ALBUQUERQUE, N.M. (AP) — Thousands of New Mexico residents may receive money back from high-interest lenders thanks to a state Supreme Court decision, Attorney General Gary King said Friday.
King said the ruling against two lenders who were charging as much as 1,500 percent for "installment loans" means his office can begin pursuing cases against dozens of other companies. His office has one other current case pending in district court and intends to investigate more, he said.
"There are a number of companies in New Mexico making similar loans, and for years those companies claimed that they are legal" in New Mexico, King said at a news conference in Albuquerque. "This case makes it very clear that's not true."
On Thursday, the New Mexico Supreme Court cracked down on small consumer loans carrying quadruple-digit interest rates. Justices said the high-cost "signature loans" violated the state's Unfair Practices Act and the interest-rate terms were "substantively unconscionable."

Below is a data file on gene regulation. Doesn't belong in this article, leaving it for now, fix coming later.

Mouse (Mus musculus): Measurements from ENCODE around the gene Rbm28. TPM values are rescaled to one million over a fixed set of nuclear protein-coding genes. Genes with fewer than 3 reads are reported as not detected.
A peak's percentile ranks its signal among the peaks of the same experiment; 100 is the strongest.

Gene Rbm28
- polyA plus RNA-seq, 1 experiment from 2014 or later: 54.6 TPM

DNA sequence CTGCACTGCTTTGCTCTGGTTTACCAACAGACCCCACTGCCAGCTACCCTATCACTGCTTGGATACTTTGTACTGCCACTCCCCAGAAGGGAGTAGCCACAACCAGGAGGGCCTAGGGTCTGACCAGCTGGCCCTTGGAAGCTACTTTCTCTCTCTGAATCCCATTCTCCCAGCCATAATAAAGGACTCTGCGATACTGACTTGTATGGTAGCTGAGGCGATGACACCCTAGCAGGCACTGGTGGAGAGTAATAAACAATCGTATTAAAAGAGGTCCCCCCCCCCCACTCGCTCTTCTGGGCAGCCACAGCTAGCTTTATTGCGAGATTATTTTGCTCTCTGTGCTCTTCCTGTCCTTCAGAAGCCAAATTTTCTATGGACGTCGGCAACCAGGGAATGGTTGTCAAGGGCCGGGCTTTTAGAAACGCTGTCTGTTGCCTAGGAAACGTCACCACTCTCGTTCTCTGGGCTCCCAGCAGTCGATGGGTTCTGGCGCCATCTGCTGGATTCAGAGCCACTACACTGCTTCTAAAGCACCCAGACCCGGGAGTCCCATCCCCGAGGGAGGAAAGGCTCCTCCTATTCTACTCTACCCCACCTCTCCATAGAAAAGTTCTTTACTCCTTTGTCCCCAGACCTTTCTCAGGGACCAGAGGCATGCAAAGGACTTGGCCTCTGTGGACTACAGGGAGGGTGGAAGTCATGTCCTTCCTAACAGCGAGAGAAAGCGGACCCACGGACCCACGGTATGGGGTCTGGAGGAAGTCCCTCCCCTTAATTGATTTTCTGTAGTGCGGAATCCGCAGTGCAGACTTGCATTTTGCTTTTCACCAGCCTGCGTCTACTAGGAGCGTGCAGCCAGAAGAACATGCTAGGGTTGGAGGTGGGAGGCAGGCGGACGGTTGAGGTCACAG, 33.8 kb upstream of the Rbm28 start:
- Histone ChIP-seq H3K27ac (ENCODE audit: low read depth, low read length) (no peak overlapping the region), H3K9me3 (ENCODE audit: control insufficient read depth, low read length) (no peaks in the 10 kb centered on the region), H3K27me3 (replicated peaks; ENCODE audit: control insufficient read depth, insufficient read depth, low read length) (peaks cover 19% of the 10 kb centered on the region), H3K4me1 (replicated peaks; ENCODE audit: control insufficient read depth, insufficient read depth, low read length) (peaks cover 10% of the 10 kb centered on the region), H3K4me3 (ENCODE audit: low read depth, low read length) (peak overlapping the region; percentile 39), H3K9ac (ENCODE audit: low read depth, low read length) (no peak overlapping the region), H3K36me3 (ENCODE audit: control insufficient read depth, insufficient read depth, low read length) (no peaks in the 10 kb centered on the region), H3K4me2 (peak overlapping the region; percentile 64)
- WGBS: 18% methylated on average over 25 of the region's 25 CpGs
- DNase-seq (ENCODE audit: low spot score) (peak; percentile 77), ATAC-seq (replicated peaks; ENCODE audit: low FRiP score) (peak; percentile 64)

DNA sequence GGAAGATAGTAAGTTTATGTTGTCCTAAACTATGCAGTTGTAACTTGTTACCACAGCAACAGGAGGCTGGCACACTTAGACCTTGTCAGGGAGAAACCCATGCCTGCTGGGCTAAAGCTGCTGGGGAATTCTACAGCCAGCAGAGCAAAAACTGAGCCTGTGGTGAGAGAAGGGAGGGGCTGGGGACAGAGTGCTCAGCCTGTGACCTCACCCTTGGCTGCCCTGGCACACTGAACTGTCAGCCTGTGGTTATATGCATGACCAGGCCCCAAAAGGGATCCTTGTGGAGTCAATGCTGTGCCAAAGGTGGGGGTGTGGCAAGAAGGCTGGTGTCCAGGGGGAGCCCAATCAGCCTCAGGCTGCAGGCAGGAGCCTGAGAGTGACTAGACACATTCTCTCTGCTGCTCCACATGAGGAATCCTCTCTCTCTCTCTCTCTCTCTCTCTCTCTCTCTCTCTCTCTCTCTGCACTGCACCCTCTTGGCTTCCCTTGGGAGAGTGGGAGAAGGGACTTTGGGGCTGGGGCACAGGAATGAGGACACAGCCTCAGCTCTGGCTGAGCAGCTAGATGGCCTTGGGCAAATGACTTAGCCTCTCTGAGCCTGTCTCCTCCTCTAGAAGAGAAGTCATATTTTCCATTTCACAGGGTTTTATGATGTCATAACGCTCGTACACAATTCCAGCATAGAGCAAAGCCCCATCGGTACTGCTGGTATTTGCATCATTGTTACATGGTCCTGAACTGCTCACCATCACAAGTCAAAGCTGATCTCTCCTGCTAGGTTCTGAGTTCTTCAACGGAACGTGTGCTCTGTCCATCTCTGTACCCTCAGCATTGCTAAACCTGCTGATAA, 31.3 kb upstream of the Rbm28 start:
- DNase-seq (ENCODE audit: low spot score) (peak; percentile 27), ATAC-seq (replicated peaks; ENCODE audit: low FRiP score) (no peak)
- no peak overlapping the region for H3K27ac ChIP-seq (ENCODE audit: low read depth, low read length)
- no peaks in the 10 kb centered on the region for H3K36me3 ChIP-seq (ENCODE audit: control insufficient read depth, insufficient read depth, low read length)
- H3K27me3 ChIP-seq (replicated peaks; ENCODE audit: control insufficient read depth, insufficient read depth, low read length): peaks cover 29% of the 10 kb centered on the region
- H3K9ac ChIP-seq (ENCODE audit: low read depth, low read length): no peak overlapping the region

The Illinois-based companies — Cash Loans Now and American Cash Loans — made the loans from $50 to $300 at offices in Albuquerque, Farmington and Hobbs and targeted Hispanic and American Indian families, state officials said.
The companies' lawyer did not immediately return a phone call and email seeking comment on the ruling and King's comment.
The justices also capped interest rates at 15 percent for loans by the two companies that had been charging an annual percentage rate from 1,147 percent to 1,500 percent. That 15 percent rate is imposed as a default rate if those loans do not make it clear what the rates are, said King, who also is running for governor this fall as the nominee of the Democratic Party.
Up until now, the dozens of other similar companies operating in New Mexico have been charging high rates, King said. But the ruling now will set rate limits, although it's still unclear what the rate cap will be while district courts work to resolve the cases, he said.
The ruling does not affect payday loans because those loans are already regulated by the state law.
It also doesn't affect the ongoing dispute over title loans. Limits on those rates have been debated by state lawmakers for years, King said.
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